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How To Avoid Family Stress At Christmas

How To Avoid Family Stress At Christmas

Christmas is a time we celebrate peace on earth and good will to everyone. But without getting the slightest bit political, we know that’s not always the case with every family Christmas. So if you’re going to spend some ‘quality time’ with lots of people at home and under your feet, here’s seven tips on how to survive the festive season.

Christmas Dinner Table Source:SunMaria1

1) Set some priorities

Leading up to the Christmas holiday, the commodity most likely to be in short supply is time. But along comes the social tightrope to negotiate: community festive activities you’re expected to attend, Christmas parties in the workplace, a Christmas cake to bake for the children at playschool – and of course the obligatory parental attendance at Christmas concerts and nativity plays etc.

If you have business commitments which absolutely must be done, then these will have to be attended to. But otherwise, psychologists advise parents to accommodate only the most important events. It’s just not practical to attend every Christmas party, and it’s OK to say no. Time is so valuable in today's stressful work environment that the chance to unwind and play Spin Palace online games is essential. And remember, Christmas holidays must allow parents and their children time to prioritise what they want to do together.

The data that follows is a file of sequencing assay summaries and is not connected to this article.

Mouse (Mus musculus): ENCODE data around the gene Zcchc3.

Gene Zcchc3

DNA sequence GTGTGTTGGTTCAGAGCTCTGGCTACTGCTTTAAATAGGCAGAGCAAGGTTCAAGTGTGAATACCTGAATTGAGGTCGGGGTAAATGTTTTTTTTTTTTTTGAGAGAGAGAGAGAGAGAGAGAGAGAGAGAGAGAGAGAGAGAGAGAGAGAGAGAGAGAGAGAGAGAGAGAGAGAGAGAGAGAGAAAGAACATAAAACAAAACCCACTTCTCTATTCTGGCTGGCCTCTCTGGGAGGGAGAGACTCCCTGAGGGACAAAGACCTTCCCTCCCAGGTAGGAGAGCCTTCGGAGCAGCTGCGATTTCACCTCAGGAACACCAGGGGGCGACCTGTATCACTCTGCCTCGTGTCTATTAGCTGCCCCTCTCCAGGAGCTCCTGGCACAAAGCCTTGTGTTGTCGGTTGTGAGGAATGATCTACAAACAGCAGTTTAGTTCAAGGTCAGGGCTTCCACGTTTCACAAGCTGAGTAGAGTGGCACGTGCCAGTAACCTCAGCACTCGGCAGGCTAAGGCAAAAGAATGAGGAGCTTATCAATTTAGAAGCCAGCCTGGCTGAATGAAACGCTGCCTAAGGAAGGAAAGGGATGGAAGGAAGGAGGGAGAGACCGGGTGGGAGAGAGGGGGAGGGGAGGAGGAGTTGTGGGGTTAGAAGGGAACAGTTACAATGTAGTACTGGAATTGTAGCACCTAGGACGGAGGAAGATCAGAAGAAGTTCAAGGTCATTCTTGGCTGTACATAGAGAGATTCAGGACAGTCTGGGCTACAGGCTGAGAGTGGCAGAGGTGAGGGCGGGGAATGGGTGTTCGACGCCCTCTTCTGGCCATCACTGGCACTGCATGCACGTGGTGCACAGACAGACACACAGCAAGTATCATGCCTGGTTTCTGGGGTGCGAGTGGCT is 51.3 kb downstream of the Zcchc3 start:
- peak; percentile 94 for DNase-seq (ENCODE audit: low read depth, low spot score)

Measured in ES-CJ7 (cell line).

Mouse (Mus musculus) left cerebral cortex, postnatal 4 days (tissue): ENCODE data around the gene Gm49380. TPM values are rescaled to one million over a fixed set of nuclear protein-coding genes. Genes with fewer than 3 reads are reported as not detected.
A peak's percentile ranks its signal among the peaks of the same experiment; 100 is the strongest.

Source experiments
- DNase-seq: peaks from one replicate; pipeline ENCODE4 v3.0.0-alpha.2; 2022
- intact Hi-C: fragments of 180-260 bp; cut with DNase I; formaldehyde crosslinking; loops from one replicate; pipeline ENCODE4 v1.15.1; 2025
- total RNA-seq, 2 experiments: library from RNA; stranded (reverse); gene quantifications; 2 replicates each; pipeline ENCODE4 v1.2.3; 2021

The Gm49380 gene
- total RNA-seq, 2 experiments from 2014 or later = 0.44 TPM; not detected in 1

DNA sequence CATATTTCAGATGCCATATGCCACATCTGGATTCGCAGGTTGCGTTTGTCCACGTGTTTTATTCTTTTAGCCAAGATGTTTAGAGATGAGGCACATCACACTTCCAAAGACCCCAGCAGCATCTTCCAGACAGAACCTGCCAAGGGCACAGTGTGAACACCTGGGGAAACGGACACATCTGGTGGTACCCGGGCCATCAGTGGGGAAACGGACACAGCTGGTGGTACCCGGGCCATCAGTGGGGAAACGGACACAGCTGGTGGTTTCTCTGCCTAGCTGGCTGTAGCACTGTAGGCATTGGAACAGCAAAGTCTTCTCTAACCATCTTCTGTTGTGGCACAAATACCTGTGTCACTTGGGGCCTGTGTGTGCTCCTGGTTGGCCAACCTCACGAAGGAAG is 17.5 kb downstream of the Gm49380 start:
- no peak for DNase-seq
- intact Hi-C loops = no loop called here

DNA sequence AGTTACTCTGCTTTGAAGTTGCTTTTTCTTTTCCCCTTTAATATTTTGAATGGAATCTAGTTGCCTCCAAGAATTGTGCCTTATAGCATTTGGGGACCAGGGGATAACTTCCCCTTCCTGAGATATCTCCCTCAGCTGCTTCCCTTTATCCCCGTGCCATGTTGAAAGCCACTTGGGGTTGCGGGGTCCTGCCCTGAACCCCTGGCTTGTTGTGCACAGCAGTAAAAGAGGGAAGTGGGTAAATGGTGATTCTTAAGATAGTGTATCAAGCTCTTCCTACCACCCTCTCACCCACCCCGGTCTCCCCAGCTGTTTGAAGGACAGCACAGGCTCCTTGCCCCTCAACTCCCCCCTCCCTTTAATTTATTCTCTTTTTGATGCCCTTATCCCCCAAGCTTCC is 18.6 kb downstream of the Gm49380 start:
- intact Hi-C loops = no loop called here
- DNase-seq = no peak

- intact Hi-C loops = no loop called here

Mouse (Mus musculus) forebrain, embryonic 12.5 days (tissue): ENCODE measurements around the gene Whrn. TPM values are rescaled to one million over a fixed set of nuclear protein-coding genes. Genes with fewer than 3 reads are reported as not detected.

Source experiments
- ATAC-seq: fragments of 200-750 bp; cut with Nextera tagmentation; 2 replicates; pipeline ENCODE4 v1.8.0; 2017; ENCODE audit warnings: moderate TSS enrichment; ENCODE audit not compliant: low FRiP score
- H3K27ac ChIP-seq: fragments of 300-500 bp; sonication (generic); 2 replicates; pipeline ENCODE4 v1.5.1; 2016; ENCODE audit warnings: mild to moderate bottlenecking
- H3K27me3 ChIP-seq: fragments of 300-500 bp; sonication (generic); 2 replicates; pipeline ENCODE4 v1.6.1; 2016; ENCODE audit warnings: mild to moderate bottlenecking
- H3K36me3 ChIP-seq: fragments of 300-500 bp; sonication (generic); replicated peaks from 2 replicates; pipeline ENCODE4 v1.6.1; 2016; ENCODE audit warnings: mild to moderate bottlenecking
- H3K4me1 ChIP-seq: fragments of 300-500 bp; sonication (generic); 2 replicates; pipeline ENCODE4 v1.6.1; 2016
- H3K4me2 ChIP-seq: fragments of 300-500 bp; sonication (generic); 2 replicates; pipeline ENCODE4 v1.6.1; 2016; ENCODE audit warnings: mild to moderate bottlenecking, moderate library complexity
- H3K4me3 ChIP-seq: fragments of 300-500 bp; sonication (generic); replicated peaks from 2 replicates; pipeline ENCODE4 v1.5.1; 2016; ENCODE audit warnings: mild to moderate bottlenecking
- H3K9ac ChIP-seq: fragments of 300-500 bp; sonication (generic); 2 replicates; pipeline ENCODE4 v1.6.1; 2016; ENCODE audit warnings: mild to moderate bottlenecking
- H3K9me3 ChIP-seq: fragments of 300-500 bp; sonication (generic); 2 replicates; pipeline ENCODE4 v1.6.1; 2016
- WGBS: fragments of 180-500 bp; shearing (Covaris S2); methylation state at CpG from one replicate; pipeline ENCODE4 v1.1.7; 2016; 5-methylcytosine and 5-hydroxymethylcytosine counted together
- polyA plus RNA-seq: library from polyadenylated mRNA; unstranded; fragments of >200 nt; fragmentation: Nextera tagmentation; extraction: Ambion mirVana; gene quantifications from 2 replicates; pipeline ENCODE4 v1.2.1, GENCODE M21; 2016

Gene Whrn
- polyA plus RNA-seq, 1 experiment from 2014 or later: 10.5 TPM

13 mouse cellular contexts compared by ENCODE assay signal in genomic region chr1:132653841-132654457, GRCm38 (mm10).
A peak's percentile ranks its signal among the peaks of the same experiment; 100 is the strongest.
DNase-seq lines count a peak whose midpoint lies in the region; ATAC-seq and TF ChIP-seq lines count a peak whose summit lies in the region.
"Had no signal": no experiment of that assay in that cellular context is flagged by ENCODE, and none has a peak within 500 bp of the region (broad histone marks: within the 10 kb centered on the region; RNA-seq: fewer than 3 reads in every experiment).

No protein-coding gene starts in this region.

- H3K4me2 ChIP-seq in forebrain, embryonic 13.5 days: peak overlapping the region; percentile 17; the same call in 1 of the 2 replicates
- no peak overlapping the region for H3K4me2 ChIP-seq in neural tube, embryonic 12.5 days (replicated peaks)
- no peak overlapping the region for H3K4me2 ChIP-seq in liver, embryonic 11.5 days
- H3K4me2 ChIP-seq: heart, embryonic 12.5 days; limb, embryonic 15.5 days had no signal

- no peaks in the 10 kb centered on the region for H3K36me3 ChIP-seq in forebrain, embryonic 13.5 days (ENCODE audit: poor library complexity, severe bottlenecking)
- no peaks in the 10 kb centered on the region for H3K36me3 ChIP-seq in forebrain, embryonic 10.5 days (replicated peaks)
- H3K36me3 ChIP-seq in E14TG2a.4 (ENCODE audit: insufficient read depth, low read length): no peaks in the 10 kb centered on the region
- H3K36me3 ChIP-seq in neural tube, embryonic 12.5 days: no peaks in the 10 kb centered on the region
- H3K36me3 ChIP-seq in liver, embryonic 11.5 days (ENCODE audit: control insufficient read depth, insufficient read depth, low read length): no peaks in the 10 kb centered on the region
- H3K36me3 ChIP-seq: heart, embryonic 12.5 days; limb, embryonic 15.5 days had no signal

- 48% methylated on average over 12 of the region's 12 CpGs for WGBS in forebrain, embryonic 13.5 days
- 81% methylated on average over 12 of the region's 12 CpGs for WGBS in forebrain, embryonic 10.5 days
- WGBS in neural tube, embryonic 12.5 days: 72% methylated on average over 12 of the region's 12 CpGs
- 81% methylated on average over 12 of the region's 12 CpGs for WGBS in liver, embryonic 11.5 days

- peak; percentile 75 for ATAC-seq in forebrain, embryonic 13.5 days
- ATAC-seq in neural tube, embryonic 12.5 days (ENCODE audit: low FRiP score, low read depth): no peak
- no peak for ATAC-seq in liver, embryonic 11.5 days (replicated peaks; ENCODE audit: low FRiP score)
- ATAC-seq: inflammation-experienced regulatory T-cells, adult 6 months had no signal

2) Delegate the tasks

If Christmas arrangements are always left to just one person, then it’s almost inevitable that stress and strife will follow. So psychologists suggest many seasonal tasks should be distributed as widely as possible within the family. For example, the children could play a role in putting up decorations around the house and help with the Christmas tree. Meanwhile, the in-laws could take over responsibility for the dessert. That would leave the lady of the house to get on with the shopping while her husband could look after arranging the festive drinks. Christmas cooking could then become a family project with everyone available to help out.

3) Minimise expectations

Quite naturally, mothers want to create the perfect Christmas for their family. TV and films portray the fantasy of the perfect holiday we want to imitate in real life. But that word says it all: fantasy. Your reality can never be the same as in the movies – or even like the Photoshopped images you see on social media.

The gap between fantasy and reality extends beyond just the festive arrangements, it affects the family too. We all want a storybook family occasion. Nevertheless, mum, dad, grandads, uncles and kids etc. (unsurprisingly) don’t act very differently. On that one day in the year, they act much the same as on the other 364. This can result in disappointed expectations, which can trigger heated emotions just at the time we’re all celebrating charity and peace.